Where oh Where to Put The Grain….

Hmmm.  We are running really tight on space.

By Dayton Jagiela and Allen Smith

It is that time of year again, the combines are running, grain trailers are rolling up and down the highway, and the leaves are starting to turn color.  Let us not forget about the fantastic soups and chilis.

Between getting back and forth to the elevator for work, supporting your son or daughter’s high school football dreams and probably supporting a 4H effort, life is hectic and blessed at the same time.  The term “extra time” becomes a distant notion.

Harvest is well underway across the country by now.  Inventory levels are starting to rise, space is starting to fill up.

How much exact space do you have left in your elevator? or across all of your facilities?  When do you open up the ground pile?…. It can be a very tough decision.  Last week, Central Illinois Springfield region received a downpour of 5 to 7 inches over 2 days.  Can you imagine if you were left to a decision whether or not to open a corn ground pile to save space in-house prematurely?  I have to speculate a few elevator managers in Illinois had to make a similar decision very recently.

What do you really lose if you make the incorrect choice in this circumstance?  Suppose it was only a small amount of corn you sent to the ground, 100,000 bushels for example, that had not been ran through a dryer previously.

100,000 bushels: moisture started at 14.5%

After it rained, you need to pick up the pile.  It would take about two days to pick up with a large front end loader.  Taking into account fuel and personnel cost, the total added cost would be $800 to $1000.

The corn would need to be dried again, so you would move it to the wet bin.

1% Handling Shrink going out, 1% Handling Shrink coming back in, 2% Handling Shrink from the dryer.


100,000*.04= 4,000 bushels of handling shrink.  This will mostly come out as FM during load out, which will make things harder on the operations team to load, hit the moisture target, and capture OEP premium if applicable.  Let us just say it cost you .2% on moisture target for demonstrable purpose.

440,000 Bushels (estimate on train) *.002 (missed moisture) = 880 Bushels of technically water, that you can never get back.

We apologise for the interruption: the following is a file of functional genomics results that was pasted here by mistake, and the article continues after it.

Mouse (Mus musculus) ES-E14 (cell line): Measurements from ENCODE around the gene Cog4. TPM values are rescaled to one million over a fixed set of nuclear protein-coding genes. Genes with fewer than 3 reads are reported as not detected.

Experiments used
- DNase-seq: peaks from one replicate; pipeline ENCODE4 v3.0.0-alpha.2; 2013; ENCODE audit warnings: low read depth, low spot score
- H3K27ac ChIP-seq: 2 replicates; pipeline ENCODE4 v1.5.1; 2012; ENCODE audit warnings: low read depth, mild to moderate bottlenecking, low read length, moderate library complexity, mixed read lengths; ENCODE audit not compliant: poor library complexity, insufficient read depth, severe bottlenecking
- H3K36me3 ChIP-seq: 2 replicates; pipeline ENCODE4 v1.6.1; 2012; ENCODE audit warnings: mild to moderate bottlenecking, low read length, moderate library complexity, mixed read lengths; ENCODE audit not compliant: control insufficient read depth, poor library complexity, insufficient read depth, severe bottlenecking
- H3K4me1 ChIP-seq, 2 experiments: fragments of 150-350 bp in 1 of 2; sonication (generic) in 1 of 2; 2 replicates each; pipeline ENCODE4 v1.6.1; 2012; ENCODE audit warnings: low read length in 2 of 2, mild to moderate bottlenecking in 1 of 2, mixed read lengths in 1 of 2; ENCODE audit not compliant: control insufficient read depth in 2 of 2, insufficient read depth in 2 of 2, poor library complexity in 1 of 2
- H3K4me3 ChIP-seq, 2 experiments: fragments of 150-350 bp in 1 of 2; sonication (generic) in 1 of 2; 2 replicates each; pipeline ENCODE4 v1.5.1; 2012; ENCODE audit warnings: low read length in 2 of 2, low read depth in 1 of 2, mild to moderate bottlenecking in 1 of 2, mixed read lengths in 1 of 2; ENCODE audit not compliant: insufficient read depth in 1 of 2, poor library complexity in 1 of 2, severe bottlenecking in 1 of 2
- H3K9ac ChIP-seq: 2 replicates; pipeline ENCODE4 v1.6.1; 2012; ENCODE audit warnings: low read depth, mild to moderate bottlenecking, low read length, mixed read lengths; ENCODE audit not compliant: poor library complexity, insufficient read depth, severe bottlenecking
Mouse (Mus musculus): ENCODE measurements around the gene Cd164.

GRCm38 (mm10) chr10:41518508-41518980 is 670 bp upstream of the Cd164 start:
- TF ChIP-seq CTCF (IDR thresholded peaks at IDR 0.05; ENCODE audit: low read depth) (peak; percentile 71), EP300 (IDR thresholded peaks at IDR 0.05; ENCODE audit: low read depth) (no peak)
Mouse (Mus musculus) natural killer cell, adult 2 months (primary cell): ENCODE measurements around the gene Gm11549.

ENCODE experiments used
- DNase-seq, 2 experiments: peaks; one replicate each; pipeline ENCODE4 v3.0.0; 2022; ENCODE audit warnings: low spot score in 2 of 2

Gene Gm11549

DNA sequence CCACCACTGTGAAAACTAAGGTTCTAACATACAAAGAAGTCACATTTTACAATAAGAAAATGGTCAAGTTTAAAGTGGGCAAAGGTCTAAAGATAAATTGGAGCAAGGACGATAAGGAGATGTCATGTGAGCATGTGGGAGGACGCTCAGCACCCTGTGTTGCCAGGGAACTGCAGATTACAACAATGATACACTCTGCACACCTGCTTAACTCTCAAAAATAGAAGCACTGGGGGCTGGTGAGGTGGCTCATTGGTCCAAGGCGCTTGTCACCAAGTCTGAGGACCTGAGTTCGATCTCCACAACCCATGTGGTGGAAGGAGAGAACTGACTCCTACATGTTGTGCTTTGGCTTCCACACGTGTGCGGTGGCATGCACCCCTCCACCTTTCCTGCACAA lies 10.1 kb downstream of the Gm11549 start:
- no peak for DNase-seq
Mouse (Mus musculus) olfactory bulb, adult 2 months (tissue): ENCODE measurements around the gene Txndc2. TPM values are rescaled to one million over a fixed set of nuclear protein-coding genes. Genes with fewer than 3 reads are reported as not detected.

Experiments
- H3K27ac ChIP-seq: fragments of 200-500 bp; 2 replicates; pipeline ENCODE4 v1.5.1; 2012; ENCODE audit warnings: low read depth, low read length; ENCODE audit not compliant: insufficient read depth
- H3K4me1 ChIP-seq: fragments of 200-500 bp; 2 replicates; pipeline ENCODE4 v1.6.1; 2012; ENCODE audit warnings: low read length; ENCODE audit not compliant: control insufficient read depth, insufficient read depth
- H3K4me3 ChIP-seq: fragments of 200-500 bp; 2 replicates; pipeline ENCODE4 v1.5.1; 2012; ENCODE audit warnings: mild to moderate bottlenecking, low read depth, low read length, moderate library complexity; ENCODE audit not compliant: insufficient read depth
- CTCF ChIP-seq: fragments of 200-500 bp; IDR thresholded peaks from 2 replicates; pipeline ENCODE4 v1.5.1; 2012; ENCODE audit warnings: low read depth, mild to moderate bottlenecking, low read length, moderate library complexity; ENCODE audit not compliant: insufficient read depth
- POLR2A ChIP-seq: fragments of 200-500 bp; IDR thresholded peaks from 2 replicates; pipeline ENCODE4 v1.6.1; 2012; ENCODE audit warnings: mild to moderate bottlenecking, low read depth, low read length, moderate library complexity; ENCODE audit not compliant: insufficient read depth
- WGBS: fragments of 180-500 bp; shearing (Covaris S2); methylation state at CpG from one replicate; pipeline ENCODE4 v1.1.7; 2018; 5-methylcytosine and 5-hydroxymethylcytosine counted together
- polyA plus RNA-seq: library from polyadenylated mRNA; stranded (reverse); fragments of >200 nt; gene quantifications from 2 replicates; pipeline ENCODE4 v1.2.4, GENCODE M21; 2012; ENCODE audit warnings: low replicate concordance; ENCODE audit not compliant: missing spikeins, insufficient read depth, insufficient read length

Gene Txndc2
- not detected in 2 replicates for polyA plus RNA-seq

Let’s assume that you lose 300 bushels of grain which we will consider unsaleable.

Dryer Shrink- The grain will probably go into the dryer at 15.5 to 16.5% moisture on average, and at the speed you need to run the dryer at to remove any odor, it would be hard to remove less than 2 points of moisture.  Let us assume the corn comes out of the dryer at 13.5%.

100,000*.01 = 1,000 bushels of dryer shrink.  You never get that back.

Total Actual Bushel Lost-   1000 + 880 + 300 = 2,180 bushels

Corn is currently trading $3.50 per bushel.

2,180*$3.50 = $7,630

$7,630 + $1,000 (fuel and personnel cost) = $8,630.

We have to add the fuel cost to operate dryer.  Let us assume your dryer runs 6,000 bph (bushel per hour).

100,000/6,000 = 16.6 hrs

Industry experts estimate a loss of 1 to 2 cents per point per bushel with an average fuel price.  So let us split the difference and say it cost you 3 cents a bushel to dry all 100,000. ~$3,000 loss in drying the corn.

Total estimated loss = $8,630 + $3,000 = $11,630.

(Of course, you may need to add in the cost for heartburn medicine too… and the grief you might receive from your staff and peers.)

Now imagine if you had up to the minute inventory numbers from binSight for your elevator – and all of your company’s grain facilities – on your computer.  Sometimes you have to know exact amounts continuously, to avoid the prior situations completely.

I know, you were probably thinking I was going to propose a solution to provide the harvest community with extra time, sorry to disappoint.

I can only imagine what it would be like to run elevators today with a tool like binSight giving you visibility across all grain operations.  You might be able to actually enjoy that high school football game for a change.

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